Thursday 26 October 2023

MINUSONESISTER: Theatre Review

WHAT: MinusOneSister
WHEN: 17 - 21 October 2023
WHERE: Theatre Works (Explosives Factory)
WRITTEN BY: Anna Barnes
DIRECTED BY: Marni Mount
DESIGNED BY: Jodi Hope
LIGHTING BY: Tom Vulcan
COMPOSITION & SOUND DESIGN BY: Ethan Hunter
PERFORMED BY: Miela Anich, Damon Baudin, Shontane Farmer, Maiah Stewardson
STAGE MANAGED BY: Ella Campbell

Maiah Stewardson, Shontane Farmer, and Miela Anich - photo supplied

Melbourne Fringe 2023 has been an amazing blend of all the styles and modes of performance you could possibly think of. I have only been able to see the tiniest fraction, and the Festival finished for my at The Explosives Factory watching Doublebluff Theatre's presentation of MinusOneSister.

MinusOneSister, written by Anna Barnes back in 2013, won the Patrick White Playwright's Award that year and has had several seasons across Australia since then. Earlier this year, as part of the coursework for her Masters in Directing at VCA, director Marni Mount staged this play and the team were so pleased they found a way to do a return season in the Fringe Festival.

MinusOneSister sits of the architecture of the Greek tragedy (as written by Sophocles) Electra. In Sophocle's Electra, Clytemnestra kills her husband Agamemnon for sacrificing her daughter Iphigenia in order that the fleet could sail to Troy and bring back Helen. You may remember the production Cygnets in this very same theatre earlier this year, which was a retelling of the Helen/Clytemnestra relationship. 

Iphigenia (Miela Anich) had 3 siblings - Electra (Maiah Stewardson), Chrysothem (Shontane Farmer), and the son Orestes (Damon Baudin). In Sophocles' telling of the story, Electra was traumatised by the death of Agamemnon and Orestes was sent away. Both plotted revenge and eventually came together to make it happen. The spur for the play for Barnes was the question of why couldn't Electra kill her mother herself? Why did she have to get Orestes to do it for her? Whilst I think there is no real reason, and that Electra was just a vehicle for the patriarchal story it can be fun to ponder such questions.

Trying to tell the tale through a modern lens (because apparently we can't just tell modern stories), Barnes has placed the family somewhere in Australia and embellished it with social media, eating disorders, and boardrooms. To channel the chorus, the story is told by all four characters intermingling lines and subject tenses which gives it an intriguingly cubist construct. 

Whilst the play has a lot of impact, riffing on violence in its various forms including rape, homicide, bullying, eating disorders, etc. it is not a specific retelling of Electra. In fact, in the course of filling in unknown and unknowable details I felt like Barnes replaced the sacrifice of Iphigenia with the abduction of Helen when she was a little girl. It probably doesn't matter. It is all fiction and there are no IP concerns lol. To be honest, I love that it doesn't shy away from exposing the violence. There is too much of that in theatre IMO.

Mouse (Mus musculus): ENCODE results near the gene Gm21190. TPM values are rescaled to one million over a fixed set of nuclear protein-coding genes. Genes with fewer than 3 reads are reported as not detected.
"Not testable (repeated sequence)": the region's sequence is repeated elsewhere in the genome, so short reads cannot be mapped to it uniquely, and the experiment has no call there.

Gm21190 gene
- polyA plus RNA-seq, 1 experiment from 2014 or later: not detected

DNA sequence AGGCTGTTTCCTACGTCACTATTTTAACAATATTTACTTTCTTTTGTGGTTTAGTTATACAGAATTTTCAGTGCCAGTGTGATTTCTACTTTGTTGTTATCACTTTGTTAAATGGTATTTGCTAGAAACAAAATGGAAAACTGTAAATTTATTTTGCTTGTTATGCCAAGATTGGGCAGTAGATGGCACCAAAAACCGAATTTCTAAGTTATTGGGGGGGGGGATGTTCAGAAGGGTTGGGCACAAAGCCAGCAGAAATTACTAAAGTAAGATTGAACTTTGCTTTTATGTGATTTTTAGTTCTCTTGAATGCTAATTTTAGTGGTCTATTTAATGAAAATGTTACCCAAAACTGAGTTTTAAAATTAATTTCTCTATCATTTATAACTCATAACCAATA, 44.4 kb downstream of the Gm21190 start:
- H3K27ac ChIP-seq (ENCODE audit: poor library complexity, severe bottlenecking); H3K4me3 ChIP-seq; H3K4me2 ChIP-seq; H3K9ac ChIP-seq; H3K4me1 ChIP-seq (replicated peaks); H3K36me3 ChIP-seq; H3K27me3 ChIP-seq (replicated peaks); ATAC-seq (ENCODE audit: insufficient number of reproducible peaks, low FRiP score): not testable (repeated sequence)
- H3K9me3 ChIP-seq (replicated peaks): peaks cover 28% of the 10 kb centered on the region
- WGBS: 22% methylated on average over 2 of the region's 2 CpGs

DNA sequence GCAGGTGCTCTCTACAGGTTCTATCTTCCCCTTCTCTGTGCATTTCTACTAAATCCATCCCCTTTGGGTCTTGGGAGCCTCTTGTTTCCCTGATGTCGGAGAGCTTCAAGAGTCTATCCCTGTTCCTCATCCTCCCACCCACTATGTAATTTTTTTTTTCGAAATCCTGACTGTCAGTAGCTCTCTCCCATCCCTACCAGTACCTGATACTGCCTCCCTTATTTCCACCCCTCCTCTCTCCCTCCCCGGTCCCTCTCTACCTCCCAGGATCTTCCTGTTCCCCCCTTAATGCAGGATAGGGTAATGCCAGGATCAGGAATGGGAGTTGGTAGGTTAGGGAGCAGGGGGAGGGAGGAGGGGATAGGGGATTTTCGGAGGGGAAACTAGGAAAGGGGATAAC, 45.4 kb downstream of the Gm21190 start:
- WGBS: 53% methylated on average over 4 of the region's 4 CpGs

As I mentioned earlier, MinusOneSister is directed by Mount who you may remember from the blockbuster Trophy Boys earlier this year. This play is another 4-hander and Mount plays with the actors in the space - a traditional end stage this time - with as much skill and creativity as the earlier play. Unfortunately, the structure of the text in this play doesn't really allow the audience in through the cracks to explore emotion so sadly the impact is not quite there.

Jodi Hunter's set is stunning and incredibly clever and versatile (even if she did miss the cubist gift in the writing). The stage is all white with only the grain in the marble flooring intimating the cracks which will tear this family apart. This tale has a lot of blood, but you are left to stain the whiteness in your mind as the story progresses. The pastel colours of the costumes refuse to interfere with the work our imagination is doing as the family retell/witness/report/experience the events under examination. 

Tom Vulcan's lighting has the occasional literal moment, but most of his creativity lies in shadow play and the furnishing are created and then recreated and then recreated again. Normally I hate this much fiddliness with set, but the design and direction make it work incredibly well. Ethan Hunter's sound is good, but perhaps not quite the driving force he created for Bleached earlier this year.

The acting ensemble is excellent. Stewardson gives us a surprisingly strong and confident Electra considering her incarceration for an eating disorder. Perhaps a touch more vulnerability would have allowed us to care for her a bit more. Anich, as the minusonesister, has an intriguing presence throughout. Farmer is intriguing as the little known sister Chrysothem and also does a great job in a cameo as Clytemnestra. 

Baudin won me over very unexpectedly as Orestes. Within going into childishness, this "baby CEO" presented an innocent blank slate the story wrote itself onto. Whilst I think the story got silly when Orestes is sent to an overseas boarding school, Baudin maintains his character's visage and growth until the ultimate moment of tragedian inevitability. The play goes into an epilogue but it doesn't reference anything from the Oresteia which was a bit disappointing.

MinusOneSister is an interesting play using interesting storytelling techniques. This production is excellent on all levels and is only let down by the problems in the script. I hope this team comes together again soon with a script which will really let them all sing!

4.5 Stars

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